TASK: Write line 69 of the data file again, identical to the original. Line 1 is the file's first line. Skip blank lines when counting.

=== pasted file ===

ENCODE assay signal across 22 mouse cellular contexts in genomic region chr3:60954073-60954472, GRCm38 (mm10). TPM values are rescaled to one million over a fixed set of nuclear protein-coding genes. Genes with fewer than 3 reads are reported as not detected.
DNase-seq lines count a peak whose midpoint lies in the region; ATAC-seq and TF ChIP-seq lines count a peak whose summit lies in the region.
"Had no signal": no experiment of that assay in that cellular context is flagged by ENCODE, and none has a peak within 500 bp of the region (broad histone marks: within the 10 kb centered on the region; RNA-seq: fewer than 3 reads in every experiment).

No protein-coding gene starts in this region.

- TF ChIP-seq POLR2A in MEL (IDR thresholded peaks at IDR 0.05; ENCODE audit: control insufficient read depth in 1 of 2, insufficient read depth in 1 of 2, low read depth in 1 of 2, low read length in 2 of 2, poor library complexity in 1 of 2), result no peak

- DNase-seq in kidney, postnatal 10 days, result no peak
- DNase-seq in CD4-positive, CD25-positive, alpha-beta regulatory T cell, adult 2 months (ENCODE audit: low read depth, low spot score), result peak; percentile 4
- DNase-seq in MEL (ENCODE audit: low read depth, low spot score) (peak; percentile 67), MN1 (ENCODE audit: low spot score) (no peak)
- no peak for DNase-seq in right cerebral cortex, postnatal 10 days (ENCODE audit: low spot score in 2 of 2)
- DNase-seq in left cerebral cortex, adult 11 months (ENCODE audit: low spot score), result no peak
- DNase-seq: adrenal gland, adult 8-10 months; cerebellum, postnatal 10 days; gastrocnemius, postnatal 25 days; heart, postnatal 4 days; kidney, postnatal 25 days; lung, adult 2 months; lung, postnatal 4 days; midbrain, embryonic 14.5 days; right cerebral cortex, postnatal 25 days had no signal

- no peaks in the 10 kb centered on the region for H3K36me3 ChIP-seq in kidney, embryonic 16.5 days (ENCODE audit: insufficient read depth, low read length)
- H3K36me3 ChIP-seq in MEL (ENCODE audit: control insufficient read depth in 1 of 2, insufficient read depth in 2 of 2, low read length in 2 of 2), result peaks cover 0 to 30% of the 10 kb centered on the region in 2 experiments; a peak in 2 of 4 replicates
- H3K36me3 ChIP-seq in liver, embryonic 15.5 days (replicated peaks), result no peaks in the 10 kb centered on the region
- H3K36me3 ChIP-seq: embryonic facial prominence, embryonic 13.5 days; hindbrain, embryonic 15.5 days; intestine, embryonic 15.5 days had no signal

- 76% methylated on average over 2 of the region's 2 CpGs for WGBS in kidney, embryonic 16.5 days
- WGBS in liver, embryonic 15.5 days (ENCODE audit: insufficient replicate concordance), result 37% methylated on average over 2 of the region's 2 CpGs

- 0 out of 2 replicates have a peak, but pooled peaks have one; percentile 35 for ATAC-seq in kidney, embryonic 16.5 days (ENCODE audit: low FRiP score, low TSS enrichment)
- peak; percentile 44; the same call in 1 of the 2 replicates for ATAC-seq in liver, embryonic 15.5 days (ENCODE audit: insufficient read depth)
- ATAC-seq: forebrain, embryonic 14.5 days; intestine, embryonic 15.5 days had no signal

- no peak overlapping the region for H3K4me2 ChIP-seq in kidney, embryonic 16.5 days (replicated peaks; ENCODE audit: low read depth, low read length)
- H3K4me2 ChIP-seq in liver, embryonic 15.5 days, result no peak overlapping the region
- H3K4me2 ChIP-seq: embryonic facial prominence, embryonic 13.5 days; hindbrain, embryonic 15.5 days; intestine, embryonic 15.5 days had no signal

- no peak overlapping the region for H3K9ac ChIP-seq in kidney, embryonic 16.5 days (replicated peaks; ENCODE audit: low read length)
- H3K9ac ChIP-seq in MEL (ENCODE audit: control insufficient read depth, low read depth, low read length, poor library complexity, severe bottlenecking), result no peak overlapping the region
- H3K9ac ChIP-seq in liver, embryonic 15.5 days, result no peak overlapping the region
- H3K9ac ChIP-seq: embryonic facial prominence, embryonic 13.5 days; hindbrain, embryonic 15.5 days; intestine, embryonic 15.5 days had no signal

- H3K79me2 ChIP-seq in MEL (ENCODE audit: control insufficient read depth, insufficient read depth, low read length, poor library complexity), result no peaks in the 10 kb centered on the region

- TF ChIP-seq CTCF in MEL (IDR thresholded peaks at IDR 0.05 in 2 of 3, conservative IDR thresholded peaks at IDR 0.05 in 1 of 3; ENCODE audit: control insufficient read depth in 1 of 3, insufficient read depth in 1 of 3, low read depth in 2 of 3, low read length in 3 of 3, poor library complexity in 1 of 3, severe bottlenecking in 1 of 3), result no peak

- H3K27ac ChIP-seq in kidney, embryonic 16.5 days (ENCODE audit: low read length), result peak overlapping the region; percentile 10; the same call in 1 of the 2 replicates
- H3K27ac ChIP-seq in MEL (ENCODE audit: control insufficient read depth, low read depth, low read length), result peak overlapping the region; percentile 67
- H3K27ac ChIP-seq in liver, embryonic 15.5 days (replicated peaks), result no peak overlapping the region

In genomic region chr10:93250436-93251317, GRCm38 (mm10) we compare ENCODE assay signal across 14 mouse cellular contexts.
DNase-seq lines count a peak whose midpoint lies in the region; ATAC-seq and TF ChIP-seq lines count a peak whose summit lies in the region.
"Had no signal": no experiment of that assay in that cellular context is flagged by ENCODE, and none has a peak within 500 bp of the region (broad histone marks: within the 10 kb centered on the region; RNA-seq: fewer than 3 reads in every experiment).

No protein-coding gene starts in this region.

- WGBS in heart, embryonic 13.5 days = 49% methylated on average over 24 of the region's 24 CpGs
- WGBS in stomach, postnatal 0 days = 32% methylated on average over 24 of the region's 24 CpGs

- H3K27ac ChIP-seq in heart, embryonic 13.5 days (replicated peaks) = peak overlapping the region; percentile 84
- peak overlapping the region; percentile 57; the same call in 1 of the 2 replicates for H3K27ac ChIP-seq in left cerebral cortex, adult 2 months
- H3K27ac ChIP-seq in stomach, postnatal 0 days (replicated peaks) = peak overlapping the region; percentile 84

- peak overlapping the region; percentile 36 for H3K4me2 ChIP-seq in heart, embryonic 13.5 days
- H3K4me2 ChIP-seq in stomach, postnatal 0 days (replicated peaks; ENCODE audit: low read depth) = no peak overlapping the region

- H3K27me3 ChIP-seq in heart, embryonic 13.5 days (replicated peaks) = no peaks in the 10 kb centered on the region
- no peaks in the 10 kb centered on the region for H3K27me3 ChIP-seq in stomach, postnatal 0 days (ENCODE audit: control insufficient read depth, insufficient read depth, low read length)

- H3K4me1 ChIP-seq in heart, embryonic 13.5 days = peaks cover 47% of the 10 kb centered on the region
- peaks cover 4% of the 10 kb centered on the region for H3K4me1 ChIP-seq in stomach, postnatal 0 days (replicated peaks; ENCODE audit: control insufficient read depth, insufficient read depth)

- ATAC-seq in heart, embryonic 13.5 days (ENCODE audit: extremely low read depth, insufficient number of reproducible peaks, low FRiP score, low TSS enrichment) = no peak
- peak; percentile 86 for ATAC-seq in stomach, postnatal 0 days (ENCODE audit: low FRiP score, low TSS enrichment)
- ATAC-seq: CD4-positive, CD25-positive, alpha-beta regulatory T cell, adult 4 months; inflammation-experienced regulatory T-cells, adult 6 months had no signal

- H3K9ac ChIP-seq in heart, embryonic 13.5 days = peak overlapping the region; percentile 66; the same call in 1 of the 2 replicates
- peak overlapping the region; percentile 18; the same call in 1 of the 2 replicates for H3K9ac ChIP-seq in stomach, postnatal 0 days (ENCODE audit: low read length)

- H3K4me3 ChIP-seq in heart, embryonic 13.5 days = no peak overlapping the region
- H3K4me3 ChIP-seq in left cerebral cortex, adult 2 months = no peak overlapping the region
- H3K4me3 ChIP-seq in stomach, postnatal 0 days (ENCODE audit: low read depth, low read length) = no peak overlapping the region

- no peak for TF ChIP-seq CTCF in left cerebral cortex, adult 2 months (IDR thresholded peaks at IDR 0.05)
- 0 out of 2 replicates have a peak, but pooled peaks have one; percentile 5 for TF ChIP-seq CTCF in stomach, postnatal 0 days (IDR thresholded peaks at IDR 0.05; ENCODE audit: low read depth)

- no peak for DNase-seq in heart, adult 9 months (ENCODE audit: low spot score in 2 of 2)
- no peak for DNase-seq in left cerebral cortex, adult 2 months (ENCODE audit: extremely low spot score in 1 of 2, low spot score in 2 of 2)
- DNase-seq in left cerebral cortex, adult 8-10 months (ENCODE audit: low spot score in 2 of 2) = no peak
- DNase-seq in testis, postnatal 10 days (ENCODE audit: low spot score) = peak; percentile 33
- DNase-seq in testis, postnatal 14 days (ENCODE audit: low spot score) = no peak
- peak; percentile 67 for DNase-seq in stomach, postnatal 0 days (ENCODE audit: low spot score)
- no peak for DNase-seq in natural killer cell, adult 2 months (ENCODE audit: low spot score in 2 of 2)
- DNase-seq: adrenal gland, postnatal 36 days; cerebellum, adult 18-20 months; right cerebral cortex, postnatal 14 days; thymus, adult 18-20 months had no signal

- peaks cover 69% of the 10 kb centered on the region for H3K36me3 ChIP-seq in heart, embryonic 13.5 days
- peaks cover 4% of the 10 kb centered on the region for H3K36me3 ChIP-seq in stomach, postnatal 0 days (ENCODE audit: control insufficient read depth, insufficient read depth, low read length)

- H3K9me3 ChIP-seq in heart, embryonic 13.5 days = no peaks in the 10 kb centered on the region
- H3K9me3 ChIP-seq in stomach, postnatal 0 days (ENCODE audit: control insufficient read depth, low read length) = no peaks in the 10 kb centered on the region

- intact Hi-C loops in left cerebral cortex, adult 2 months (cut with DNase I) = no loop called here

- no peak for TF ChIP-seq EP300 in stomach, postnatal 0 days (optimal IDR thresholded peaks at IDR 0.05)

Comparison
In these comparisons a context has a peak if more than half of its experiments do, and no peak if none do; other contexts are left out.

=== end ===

- H3K9me3 ChIP-seq in stomach, postnatal 0 days (ENCODE audit: control insufficient read depth, low read length) = no peaks in the 10 kb centered on the region